Karen Lovegrove, 71, lives almost exclusively among other retirees. She moved from Scottsdale , Ariz., to Sun City, Ariz., when she turned 55. To live in this aptly named age-restricted community just outside of Phoenix, at least one household member must be 55 or older.
The low cost of living in Sun City was a big draw. Property taxes on her 3-bedroom, 2-bathroom house with a patio overlooking a golf course are just $800 a year. "We don't have a school tax because we don't have any schools here because there are no children," Lovegrove says. Children younger than 19 may visit or live in Sun City only on a temporarily basis for up to 90 days. "It's not that we don't like kids. We've all got grandkids and we love them," says Lovegrove, who has two adult children and seven grandchildren who sometimes visit. "At this age, it's just a nice quiet relaxing lifestyle where you don't have to worry about kids running around."
[In Pictures: 10 Places with the Most Retirees.]
After a lifetime of living and working among people of all age groups, many retirees move to communities where they can live primarily among their peers. To find these places with the most retirees, U.S. News used our Best Places to Retire search tool, powered by data from Onboard Informatics, to seek towns where those age 65 and older make up the largest percentage of the population. We then narrowed the search to one place in each state to give the list some geographic diversity.
When you move to an area with a large retiree population, you have an opportunity to meet and connect with other retirees from throughout the country. "If you get involved in volunteer groups, you will quickly be assimilated into the community and your life will be busy, nonstop," says Scott Chase, 57, who moved from Seattle to Camano Island, Wash., in 2000 when he retired from the real estate industry. "Within our volunteer groups, the majority of people are retirees and most of them moved here from somewhere else." Chase is now employed part-time by Washington State University on a project that aims to preserve coastal areas and volunteers at Cama Beach State Park.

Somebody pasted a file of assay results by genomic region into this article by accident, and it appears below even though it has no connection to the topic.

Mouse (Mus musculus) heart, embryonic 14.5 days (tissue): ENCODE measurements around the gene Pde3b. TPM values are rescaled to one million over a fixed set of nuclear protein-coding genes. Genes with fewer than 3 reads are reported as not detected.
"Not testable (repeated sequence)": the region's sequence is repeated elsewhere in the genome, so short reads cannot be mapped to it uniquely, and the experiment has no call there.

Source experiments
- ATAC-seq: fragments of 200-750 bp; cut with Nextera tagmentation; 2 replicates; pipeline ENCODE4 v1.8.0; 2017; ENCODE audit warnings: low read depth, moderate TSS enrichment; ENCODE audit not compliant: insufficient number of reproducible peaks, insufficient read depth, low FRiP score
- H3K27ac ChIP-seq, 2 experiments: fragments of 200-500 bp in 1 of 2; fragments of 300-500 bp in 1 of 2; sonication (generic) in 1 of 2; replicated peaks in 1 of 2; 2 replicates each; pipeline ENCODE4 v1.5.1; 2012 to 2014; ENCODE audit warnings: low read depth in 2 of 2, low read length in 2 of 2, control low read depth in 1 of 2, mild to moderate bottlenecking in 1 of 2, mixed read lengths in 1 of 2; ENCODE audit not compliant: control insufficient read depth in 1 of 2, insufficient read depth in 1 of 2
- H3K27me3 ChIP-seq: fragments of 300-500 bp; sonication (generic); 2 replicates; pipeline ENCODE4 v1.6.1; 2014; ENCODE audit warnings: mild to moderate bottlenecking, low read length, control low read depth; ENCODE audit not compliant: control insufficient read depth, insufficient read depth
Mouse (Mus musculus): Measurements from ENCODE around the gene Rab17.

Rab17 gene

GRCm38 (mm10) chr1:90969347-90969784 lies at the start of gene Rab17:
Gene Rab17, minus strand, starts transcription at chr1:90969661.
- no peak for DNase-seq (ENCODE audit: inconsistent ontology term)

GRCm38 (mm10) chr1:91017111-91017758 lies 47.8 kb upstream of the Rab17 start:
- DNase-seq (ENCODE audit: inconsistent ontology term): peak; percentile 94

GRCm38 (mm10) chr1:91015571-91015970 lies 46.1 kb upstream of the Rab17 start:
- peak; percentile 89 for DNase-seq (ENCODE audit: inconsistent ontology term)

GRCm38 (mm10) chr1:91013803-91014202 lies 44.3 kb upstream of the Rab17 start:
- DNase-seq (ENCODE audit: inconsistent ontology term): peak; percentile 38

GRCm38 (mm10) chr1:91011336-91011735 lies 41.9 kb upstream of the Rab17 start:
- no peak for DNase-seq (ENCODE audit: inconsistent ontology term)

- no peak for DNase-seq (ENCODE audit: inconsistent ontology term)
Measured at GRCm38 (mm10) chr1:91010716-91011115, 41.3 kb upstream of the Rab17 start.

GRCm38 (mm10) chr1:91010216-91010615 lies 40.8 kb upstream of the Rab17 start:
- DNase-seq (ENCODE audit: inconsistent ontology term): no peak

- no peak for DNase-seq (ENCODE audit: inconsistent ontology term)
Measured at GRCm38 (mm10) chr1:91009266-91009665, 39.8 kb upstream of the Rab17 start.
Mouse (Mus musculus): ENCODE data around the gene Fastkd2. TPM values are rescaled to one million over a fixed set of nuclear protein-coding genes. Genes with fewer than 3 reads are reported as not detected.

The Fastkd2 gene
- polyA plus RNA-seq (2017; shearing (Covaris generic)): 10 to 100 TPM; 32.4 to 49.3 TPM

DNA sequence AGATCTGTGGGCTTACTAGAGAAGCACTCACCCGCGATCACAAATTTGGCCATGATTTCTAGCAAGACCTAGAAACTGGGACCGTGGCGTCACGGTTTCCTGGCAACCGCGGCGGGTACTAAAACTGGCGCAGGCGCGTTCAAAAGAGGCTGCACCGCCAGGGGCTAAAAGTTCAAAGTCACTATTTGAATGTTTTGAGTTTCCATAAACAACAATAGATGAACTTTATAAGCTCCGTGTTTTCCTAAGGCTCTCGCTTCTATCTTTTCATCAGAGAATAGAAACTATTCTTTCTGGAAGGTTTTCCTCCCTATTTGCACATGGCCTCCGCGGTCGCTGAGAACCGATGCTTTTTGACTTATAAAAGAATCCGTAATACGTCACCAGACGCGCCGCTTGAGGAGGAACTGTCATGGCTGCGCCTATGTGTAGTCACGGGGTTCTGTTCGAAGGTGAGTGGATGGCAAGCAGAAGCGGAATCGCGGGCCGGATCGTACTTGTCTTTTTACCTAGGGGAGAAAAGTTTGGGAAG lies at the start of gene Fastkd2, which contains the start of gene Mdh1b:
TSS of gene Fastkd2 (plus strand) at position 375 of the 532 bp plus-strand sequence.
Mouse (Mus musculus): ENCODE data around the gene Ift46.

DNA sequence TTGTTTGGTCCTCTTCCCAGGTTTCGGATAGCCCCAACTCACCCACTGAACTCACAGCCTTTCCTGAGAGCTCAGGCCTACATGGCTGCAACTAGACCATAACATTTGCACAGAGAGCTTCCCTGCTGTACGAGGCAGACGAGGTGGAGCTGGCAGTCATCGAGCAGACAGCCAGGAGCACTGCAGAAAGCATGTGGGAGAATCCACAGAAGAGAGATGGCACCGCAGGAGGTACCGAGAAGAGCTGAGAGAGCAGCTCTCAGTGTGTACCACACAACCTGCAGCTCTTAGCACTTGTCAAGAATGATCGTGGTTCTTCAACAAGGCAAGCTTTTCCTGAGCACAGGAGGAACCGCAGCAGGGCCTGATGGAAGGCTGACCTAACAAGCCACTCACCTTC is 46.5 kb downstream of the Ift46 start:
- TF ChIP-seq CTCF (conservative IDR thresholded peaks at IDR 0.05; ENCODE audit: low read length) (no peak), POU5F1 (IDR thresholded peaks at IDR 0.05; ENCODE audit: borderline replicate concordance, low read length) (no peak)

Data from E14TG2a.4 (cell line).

Jim Rice, 42, also aimed to pursue volunteer work when he retired from the Marines last year. He now puts in about 30 hours a month at the National Museum of the Pacific War in Fredericksburg, Texas, and spends time with his three teenage sons while his wife is on active duty in the Navy. "The cost of living down here is low enough that we can get by on my retirement income and give back to the community a little bit," Rice says.
A low cost of living coupled with a high quality of life draws many people to retirement communities. The median home price in Bella Vista, Ark., a planned recreational community near the Ozark Mountains, is just $125,000. There are even bigger bargains to be found in Kings Point, Fla., where the median home price is an astonishingly low $42,000.
"The first year I lived here, I reduced my living expenses by at least $10,000," says John Carsten, 92, of his move from Chicago to Pinehurst, N.C., when he retired from IBM's marketing department in 1983. "There are lower taxes, fewer heating bills, I don't have any commuting expenses, and I gave away my business suits and changed to golf shirts."
More than three quarters of the population is over age 65 in Laguna Woods, Ca., a small southern California city just 10 miles from the Pacific Ocean. A 2,100-acre age-restricted community houses the majority of the residents. Laguna Woods Village, formerly called Leisure World, caters to those age 55 and older. "We wear age like a merit badge—the older you are, the more badges you have," says Ruth May, 77, a former travel agent who has lived at Laguna Woods Village for 13 years. "We all think we're much younger than we are. It makes me feel comfortable." May says she enjoys socializing primarily with people her own age and keeps in touch with her grandson online. "I communicate with my one grandson via Facebook," May says. "I don't know how to Twitter yet."